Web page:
Paper short abstract:
The paper presents the Italian state’s management of migration through the intersection of police, Catholic and charitable activities. Within humanitarian and emergency-based modalities, pastoral power and the sacred emerge as techniques of secular governance vis-à-vis migration.
Paper long abstract:
The paper speaks to the interest in the emergence of humanitarian, emergency-based and religious national and EU practices of governmentality, focusing on the intersections of state and religious approaches vis-à-vis migration. It starts by exploring the Italian state's management of migration and borders through the labor of Roman Catholic charitable activities. It then addresses the implications of the state's management of both its constituencies and its new non-citizen subjects, many of which Muslim, through charity. On the one hand, I propose that Catholic social teachings and theological understandings of charity and humanism need to be analytically situated within local and overarching politics and practices of governmentality. On the other, the paper draws attention to the mechanisms through which the Italian state appropriates, materially and discursively, Catholic charitable activities and pastorship; establishes the "sacred" nature of its territory and constituencies; and consequently legitimizes its large-scale, unrewarding, and often lethal project of borders and human mobility regulation. Finally, the paper relates the Catholic institutional involvement with its state counterparts and migrants to the broader scholarly and political discussion on the place of migration and religion/secularism in the constitution of normative Italian and European public spheres.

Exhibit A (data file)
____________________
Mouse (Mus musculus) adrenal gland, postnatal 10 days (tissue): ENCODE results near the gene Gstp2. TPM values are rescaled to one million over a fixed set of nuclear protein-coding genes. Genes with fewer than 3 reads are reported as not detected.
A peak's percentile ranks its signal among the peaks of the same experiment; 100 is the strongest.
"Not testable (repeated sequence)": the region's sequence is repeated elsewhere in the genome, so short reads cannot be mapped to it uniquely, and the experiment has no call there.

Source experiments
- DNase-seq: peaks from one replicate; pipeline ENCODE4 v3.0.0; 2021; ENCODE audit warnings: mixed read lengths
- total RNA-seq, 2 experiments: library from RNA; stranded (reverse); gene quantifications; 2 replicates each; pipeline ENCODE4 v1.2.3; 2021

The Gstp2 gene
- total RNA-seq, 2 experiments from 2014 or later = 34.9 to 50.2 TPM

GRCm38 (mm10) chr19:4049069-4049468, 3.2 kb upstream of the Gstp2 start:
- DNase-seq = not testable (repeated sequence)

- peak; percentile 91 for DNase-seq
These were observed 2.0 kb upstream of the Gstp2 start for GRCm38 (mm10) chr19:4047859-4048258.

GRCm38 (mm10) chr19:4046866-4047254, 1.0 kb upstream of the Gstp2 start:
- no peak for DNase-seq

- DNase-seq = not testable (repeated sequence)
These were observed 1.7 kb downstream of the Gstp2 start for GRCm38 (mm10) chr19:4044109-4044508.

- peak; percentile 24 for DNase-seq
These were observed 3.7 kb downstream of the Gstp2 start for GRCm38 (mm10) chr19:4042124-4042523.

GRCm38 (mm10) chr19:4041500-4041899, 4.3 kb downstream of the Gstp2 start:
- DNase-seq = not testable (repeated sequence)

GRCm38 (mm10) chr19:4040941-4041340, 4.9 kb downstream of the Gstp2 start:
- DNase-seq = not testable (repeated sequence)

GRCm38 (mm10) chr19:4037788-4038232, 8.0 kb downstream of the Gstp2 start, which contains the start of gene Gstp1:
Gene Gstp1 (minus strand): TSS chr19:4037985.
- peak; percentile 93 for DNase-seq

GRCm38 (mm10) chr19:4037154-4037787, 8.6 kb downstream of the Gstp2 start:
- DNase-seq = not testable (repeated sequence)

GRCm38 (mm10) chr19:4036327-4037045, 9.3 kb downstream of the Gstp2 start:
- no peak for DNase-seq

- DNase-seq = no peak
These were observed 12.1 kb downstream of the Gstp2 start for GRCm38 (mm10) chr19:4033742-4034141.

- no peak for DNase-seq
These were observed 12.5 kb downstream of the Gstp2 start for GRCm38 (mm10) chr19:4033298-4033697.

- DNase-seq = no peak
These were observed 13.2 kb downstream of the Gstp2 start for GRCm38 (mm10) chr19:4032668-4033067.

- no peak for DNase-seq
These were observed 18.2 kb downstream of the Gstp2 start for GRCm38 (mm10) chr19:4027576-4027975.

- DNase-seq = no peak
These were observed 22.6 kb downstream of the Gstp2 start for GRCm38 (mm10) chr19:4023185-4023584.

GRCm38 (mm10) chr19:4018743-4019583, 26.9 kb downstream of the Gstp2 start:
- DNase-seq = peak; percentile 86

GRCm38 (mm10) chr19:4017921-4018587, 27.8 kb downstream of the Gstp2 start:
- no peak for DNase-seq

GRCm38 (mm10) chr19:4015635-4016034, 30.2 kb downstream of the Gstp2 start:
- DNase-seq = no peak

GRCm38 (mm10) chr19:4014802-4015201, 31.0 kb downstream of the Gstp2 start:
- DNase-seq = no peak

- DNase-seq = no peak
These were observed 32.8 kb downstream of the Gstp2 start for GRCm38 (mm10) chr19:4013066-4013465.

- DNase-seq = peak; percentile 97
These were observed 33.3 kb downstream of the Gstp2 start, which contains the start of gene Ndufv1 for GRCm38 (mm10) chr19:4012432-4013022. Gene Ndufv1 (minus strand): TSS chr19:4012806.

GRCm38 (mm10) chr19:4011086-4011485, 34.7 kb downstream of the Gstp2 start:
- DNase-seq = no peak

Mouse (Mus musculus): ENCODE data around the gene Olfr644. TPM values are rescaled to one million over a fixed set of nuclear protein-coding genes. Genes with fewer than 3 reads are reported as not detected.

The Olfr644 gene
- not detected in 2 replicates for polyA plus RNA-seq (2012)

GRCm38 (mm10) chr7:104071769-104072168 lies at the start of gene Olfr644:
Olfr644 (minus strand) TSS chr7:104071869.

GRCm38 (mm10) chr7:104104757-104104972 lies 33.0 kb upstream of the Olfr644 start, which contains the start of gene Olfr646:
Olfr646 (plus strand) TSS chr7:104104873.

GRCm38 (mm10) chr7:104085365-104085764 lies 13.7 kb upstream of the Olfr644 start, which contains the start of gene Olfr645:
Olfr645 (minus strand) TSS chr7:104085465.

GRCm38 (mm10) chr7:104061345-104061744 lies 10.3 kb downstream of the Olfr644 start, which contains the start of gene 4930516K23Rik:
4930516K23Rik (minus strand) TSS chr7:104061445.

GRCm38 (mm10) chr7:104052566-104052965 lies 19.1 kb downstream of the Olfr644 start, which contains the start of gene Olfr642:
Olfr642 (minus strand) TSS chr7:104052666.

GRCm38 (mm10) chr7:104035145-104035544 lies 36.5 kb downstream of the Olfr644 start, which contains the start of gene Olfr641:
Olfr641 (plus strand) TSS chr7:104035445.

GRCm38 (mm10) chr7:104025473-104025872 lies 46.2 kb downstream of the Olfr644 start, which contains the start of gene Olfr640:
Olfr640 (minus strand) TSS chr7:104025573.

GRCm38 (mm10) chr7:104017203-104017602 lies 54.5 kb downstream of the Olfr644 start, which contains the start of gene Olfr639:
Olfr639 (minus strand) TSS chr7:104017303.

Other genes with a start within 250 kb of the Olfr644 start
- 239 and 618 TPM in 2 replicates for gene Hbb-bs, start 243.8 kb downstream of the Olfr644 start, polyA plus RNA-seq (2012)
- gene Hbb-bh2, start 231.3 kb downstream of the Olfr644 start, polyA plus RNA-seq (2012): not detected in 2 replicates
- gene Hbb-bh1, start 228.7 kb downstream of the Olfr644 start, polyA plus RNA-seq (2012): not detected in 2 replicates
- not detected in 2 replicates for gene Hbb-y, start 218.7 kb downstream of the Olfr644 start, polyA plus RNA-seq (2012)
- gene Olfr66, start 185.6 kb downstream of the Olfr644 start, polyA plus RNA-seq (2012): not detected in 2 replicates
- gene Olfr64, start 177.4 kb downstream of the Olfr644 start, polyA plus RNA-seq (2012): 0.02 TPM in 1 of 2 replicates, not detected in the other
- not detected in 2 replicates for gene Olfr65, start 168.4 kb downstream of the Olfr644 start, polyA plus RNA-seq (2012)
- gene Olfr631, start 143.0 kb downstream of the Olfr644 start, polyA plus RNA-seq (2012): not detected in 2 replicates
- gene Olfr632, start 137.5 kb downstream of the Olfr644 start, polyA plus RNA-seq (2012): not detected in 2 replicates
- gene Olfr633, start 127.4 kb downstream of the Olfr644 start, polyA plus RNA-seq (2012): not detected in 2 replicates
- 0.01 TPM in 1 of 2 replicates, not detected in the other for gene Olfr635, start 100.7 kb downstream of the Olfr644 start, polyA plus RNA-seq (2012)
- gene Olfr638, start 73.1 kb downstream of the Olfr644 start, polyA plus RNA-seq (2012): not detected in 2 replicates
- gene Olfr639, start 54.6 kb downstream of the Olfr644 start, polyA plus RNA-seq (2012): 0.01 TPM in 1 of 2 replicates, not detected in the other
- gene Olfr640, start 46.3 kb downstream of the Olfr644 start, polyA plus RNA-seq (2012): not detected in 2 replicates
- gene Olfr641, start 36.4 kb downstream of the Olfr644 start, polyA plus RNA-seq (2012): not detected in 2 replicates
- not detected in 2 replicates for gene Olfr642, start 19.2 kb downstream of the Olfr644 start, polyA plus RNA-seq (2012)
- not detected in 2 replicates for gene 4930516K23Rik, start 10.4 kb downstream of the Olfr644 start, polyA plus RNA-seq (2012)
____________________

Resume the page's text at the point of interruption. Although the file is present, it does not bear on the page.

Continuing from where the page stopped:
Diaspora and migration